All language communities are entitled to access to the works produced in their language.
All language communities are entitled to access to intercultural programmes through the dissemination of adequate information, and to support for activities such as teaching the language to foreigners, translation, dubbing, post-synchronization and subtitling.
All language communities have the right for the language specific to the territory to occupy a pre-eminent position in cultural events and services (libraries, videothèques, cinemas, theatres, museums, archives, folklore, cultural industries, and all other manifestations of cultural life).
All language communities have the right to preserve their linguistic and cultural heritage, including its material manifestations, such as collections of documents, works of art and architecture, historic monuments and inscriptions in their own language.
The socioeconomic sphere
1. All language communities have the right to establish the use of their language in all socioeconomic activities within their territory.
2. All language communities are entitled to have at their disposal, in their own language, all the means necessary for the performance of their professional activities, such as documents and works of reference, instructions, forms and computer equipment, tools and products.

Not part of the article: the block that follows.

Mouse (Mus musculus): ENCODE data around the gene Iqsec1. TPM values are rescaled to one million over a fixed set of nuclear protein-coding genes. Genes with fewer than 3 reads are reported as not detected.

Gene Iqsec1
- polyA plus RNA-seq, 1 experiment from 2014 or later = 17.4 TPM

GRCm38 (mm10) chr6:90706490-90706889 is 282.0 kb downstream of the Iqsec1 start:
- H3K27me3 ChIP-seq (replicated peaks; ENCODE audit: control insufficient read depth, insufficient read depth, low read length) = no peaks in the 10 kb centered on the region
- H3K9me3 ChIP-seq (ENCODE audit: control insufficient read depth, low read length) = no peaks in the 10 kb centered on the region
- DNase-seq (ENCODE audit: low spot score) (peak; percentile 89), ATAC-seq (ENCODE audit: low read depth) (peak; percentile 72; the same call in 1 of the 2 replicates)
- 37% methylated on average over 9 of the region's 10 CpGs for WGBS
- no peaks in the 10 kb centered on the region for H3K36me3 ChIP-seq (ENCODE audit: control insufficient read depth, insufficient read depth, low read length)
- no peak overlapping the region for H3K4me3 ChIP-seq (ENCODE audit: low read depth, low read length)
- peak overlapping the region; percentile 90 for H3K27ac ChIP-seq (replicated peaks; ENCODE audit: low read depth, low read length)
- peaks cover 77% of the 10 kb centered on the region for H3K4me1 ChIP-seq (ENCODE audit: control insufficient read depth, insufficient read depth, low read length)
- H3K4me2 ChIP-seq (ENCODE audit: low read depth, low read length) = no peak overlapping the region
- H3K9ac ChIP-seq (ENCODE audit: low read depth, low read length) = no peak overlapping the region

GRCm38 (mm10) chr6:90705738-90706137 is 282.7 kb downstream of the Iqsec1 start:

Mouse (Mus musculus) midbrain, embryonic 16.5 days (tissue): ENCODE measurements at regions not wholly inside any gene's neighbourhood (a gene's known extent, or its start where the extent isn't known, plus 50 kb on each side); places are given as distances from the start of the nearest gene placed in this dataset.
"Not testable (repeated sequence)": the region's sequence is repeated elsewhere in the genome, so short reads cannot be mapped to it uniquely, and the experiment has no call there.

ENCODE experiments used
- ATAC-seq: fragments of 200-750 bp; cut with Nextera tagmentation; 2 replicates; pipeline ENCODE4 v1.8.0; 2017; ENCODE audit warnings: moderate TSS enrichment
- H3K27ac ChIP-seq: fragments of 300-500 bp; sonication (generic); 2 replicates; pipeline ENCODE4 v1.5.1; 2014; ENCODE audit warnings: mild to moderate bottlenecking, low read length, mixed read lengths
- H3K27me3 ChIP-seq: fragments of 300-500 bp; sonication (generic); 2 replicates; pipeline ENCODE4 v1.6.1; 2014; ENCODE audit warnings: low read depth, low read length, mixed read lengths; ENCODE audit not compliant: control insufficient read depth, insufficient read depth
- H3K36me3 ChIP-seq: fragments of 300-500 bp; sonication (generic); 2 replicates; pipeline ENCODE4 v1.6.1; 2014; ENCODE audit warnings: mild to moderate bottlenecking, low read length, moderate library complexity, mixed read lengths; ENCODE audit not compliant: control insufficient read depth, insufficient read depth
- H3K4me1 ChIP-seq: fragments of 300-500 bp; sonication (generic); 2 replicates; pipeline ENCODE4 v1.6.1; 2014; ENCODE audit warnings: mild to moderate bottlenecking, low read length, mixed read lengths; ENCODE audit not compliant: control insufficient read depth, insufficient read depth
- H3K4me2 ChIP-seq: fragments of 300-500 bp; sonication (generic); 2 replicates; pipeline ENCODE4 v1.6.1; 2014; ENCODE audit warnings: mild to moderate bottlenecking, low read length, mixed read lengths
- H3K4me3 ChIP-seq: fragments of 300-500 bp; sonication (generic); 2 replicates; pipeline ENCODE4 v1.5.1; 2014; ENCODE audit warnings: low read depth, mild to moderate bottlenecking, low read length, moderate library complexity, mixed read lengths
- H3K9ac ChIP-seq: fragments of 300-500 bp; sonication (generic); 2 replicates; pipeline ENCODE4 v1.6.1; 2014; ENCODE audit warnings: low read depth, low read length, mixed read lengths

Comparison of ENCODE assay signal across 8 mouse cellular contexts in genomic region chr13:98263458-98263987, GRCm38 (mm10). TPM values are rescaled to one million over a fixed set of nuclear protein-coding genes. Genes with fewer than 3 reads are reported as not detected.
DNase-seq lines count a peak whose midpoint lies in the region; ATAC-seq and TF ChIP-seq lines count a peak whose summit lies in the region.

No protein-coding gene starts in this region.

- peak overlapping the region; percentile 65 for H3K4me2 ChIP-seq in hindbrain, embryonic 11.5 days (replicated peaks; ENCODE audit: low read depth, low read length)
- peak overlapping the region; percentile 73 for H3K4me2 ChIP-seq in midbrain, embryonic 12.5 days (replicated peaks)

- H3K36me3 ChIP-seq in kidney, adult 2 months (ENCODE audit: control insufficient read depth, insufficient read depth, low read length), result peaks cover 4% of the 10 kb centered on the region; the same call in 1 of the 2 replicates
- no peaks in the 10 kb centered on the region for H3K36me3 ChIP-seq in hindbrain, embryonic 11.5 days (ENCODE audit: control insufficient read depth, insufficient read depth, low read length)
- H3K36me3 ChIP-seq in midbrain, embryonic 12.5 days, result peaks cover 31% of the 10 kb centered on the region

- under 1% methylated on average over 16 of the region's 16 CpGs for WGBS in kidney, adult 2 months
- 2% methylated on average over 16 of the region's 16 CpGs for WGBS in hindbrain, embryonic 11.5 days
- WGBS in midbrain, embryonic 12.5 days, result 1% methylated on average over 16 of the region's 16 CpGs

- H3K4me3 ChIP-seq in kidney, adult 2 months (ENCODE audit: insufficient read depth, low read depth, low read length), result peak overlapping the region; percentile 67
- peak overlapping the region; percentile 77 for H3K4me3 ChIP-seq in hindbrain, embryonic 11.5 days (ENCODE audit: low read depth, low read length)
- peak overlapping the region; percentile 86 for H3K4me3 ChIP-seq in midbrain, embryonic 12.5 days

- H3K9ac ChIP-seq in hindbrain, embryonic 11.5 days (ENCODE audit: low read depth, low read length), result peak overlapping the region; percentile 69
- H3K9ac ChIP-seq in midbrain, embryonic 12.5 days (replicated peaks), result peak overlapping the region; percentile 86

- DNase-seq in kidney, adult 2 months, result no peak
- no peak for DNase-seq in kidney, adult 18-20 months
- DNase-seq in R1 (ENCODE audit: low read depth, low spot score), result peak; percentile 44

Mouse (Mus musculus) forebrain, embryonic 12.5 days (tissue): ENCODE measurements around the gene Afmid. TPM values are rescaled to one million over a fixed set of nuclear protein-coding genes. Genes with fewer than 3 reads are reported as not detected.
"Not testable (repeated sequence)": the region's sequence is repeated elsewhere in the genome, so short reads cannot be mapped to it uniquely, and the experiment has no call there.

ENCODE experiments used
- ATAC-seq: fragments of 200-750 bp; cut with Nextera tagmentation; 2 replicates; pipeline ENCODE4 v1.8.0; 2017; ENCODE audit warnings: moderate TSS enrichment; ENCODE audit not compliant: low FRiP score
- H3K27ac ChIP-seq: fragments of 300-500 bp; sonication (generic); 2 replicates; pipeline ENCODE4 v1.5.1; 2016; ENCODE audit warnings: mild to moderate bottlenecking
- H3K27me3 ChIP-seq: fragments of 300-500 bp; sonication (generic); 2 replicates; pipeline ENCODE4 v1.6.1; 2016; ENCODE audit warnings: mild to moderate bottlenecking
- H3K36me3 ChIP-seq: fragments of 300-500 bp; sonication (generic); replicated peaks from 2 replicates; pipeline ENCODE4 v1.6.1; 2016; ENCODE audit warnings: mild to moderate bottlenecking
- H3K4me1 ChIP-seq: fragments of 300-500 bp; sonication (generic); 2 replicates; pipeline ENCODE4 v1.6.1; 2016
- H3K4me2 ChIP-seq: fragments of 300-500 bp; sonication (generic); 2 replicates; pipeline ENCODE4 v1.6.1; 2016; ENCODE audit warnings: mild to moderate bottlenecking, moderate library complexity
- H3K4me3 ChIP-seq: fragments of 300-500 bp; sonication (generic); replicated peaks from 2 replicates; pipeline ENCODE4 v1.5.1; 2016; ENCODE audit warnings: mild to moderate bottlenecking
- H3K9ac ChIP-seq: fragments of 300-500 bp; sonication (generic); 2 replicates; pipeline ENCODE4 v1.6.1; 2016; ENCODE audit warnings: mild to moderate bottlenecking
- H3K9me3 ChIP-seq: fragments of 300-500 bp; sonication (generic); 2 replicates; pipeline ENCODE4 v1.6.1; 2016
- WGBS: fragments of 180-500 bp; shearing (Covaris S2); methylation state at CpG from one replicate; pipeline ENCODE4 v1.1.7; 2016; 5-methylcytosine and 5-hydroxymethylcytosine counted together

3. The use of other languages in this sphere can only be required in so far as it is justified by the nature of the professional activity involved. In no case can a more recently arrived language relegate or supersede the use of the language specific to the territory.
1. All language communities have the right to use their language with full legal validity in economic transactions of all types, such as the sale and purchase of goods and services, banking, insurance, job contracts and others.
2. No clause in such private acts can exclude or restrict the use of a language in the territory to which it is specific.
3. All language communities are entitled to have the documents required for the performance of the above-mentioned operations at their disposal in their own language. Such documents include forms, cheques, contracts, invoices, receipts, delivery notes, order forms, and others.
All language communities have the right to use their language in all types of socioeconomic organizations such as labour and union organizations, and employers', professional, trade and craft associations.
1. All language communities have the right for their language to occupy a pre-eminent place in advertising, signs, external signposting, and all other elements that make up the image of the country.
2. All language communities have the right to receive full oral and written information in their own language on the products and services proposed by commercial establishments in the territory, such as instructions for use, labels, lists of ingredients, advertising, guarantees and others.